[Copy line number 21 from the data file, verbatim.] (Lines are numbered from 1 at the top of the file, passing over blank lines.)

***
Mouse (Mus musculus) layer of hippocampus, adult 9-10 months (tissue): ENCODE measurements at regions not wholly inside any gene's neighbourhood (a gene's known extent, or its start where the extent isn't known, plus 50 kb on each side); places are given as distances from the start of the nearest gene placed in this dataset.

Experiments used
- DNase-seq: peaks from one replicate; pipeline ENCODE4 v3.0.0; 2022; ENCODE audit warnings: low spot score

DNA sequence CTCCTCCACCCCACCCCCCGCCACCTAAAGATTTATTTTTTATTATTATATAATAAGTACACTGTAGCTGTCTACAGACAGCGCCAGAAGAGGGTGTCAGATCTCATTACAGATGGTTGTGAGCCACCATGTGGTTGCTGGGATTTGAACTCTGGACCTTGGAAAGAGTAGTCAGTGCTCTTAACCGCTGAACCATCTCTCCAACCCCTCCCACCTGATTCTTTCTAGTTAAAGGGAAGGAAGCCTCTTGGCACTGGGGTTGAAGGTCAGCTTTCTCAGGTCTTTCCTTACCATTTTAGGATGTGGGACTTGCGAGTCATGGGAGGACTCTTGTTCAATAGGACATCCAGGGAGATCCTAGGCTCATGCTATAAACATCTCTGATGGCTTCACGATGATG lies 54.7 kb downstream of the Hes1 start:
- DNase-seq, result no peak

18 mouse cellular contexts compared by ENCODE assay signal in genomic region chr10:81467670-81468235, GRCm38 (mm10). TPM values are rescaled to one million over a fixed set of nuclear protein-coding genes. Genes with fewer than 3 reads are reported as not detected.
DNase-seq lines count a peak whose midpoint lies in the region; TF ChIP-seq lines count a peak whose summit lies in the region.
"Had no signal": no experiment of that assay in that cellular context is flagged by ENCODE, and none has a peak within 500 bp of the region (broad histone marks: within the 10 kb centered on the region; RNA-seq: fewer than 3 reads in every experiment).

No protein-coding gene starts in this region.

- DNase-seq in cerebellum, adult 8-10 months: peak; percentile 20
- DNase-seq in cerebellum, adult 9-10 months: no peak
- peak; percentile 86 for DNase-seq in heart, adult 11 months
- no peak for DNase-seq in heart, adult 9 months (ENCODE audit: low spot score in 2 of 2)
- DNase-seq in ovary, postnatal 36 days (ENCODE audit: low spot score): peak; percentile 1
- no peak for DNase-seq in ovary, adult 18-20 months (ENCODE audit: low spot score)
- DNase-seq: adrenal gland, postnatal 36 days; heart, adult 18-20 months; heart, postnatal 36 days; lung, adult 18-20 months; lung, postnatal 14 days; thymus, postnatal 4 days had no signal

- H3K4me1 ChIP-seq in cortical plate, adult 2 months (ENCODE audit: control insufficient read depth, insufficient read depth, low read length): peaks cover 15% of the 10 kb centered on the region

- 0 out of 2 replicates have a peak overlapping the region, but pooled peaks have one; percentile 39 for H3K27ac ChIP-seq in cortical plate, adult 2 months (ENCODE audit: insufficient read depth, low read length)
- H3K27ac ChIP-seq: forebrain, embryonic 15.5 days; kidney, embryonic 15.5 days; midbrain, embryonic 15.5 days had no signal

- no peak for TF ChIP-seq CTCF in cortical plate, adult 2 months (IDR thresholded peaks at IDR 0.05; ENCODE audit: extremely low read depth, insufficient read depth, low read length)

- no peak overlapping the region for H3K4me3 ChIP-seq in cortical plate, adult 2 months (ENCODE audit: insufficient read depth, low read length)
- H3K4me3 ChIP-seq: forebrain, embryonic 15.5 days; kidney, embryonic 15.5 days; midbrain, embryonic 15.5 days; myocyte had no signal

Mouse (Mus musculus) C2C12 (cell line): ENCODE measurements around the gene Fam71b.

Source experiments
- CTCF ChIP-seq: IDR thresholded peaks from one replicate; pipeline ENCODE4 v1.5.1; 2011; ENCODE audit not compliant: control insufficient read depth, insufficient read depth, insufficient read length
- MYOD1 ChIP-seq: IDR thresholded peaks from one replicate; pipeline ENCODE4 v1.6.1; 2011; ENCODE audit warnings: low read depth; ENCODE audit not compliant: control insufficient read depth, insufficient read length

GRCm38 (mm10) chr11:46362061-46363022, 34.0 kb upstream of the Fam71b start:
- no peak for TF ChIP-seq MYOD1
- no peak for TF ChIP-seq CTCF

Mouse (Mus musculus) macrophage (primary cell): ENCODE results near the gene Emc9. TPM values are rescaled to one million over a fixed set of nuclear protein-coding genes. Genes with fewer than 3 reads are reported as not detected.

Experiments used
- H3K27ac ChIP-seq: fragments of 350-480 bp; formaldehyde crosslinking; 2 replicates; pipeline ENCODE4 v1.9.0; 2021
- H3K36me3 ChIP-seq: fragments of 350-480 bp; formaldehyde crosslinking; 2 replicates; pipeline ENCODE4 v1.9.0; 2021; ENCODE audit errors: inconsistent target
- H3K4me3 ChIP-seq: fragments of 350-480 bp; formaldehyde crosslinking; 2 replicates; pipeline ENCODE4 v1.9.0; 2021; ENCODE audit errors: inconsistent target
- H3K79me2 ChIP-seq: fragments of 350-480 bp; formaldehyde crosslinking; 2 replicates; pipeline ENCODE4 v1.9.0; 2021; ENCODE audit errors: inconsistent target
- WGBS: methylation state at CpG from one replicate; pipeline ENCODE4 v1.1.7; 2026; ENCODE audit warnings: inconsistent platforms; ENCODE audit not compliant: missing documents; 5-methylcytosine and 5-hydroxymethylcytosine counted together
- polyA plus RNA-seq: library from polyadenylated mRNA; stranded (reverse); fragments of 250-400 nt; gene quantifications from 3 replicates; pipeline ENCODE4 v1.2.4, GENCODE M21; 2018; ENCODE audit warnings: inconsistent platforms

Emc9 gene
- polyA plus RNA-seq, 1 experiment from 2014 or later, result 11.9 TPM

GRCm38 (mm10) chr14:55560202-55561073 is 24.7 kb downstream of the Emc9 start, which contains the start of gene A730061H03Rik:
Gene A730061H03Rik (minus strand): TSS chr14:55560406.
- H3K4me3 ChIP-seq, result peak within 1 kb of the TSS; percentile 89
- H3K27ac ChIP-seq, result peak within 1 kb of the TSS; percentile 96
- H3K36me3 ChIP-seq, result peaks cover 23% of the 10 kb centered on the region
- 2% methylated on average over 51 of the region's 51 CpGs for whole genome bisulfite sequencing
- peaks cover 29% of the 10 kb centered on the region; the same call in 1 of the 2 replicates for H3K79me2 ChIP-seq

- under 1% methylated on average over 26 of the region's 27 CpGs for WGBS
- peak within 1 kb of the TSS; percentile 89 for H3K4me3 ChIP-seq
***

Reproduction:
- no peak overlapping the region for H3K4me3 ChIP-seq in cortical plate, adult 2 months (ENCODE audit: insufficient read depth, low read length)